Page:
While Justices Muralidhar and Singh ordered the case to be listed before them again at 2:15 pm on Thursday, the new causelist for Thursday shows that the matter has been listed before Delhi HC Chief Justice DN Patel instead of them.

Part 1: ‘Amazed at the State of Affairs of Delhi Police’

Mander’s petition was originally scheduled to be heard by Chief Justice DN Patel on an urgent basis on Wednesday. However, as he was not present in court for the day, Mander’s lawyer, senior advocate Colin Gonsalves, mentioned the matter before Justice Muralidhar (as the next most senior judge present) in the morning.

Justice Muralidhar agreed to take up the matter and issued notice to the Delhi government and police. The matter was scheduled to be heard at 12:30 pm.

When the hearings began, there was some confusion over who had authority to represent the Delhi authorities. Solicitor General Tushar Mehta claimed that he had been instructed by the Lieutenant Governor to represent Delhi Police, which was opposed by the Delhi government’s standing counsel Rahul Mehra, who said the Delhi cabinet had not advised the L-G to do this.

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The judges nevertheless decided to hear the Solicitor General’s views on the case, and asked him why he opposed the petition.

Mehta said that there was no urgency for the court to deal with the requests made by Mander, including his request for FIRs to be registered against Mishra, Verma and Thakur. He said the case could wait till Thursday, by when he would get further instructions.

He also said the statements by BJP leaders Verma and Thakur were made several days back and it was not urgent to be heard today. The court observed, "Does that not make it even more urgent. When the commissioner was made aware of such statements, does he need someone to approach him to take action. As a law officer you answer whether this prayer (for lodging FIRs against three BJP leaders) is not urgent."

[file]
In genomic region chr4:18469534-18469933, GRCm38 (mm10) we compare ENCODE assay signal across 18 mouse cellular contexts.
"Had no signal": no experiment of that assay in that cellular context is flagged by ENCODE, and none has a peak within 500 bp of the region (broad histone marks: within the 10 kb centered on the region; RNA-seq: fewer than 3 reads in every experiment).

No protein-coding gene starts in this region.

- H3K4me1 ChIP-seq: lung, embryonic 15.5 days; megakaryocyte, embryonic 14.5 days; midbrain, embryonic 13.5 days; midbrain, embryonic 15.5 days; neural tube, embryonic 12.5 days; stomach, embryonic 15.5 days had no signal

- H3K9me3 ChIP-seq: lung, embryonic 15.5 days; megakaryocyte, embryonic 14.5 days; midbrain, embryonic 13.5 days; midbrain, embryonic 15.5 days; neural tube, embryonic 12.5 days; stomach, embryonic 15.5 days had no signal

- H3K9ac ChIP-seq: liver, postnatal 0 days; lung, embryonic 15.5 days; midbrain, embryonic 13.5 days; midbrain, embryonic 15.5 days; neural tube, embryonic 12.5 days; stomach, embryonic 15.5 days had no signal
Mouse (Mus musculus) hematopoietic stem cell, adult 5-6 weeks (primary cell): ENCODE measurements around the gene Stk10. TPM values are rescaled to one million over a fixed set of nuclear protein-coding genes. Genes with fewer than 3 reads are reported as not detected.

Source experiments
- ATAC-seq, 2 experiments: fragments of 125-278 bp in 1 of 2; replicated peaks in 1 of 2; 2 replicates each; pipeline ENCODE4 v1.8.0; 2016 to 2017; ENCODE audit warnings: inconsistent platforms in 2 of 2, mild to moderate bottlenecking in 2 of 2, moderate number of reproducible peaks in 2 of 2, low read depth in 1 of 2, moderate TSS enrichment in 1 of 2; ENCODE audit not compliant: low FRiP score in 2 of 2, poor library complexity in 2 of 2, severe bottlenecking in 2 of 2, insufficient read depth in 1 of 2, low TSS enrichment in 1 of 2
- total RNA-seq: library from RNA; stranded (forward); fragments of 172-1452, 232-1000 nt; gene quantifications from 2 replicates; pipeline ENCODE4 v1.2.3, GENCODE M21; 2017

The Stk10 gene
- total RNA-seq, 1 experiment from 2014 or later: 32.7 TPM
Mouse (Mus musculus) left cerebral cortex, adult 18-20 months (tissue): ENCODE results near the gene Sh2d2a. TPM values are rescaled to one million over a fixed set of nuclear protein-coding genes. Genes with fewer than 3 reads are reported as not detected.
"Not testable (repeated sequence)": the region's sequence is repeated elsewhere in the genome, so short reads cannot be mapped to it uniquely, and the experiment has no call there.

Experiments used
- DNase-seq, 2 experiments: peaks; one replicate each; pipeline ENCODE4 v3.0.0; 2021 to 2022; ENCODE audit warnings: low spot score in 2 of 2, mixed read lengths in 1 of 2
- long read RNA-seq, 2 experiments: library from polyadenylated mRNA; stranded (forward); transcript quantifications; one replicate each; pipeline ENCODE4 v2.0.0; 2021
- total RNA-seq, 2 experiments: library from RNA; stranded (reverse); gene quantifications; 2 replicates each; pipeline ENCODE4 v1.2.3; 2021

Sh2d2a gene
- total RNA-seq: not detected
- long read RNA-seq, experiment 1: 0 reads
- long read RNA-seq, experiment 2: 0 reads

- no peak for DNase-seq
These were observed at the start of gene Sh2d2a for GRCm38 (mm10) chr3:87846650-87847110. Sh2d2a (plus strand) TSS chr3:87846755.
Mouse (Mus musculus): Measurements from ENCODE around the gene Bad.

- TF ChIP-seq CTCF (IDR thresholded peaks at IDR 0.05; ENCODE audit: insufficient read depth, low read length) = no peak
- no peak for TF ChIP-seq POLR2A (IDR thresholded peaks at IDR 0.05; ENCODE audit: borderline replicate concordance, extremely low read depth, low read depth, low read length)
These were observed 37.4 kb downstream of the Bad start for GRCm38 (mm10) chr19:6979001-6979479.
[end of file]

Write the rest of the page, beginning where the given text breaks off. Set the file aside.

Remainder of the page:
When the judges asked if he had seen the videos of the speeches by the three leaders, the Solicitor General said he had not. The DCP (Crime Branch) Rajesh Deo, the senior police officer present, was then asked if the police had seen the videos.

He said that while he had perhaps seen the videos of Parvesh Verma and Anurag Thakur’s speeches, he had not seen the speech made by Kapil Mishra at Maujpur on Sunday, 23 February, in which he openly said protesters in the area would be forcibly moved after Donald Trump’s visit to India was over, and that he wouldn’t listen if the police told him to stop.

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“Are you saying even the Commissioner of Police has not seen the video?” the judges asked incredulously. Justice Muralidhar said that he was “amazed at the state of affairs of the Delhi Police” and ordered the video to be played for the police officers and the Solicitor General immediately in court.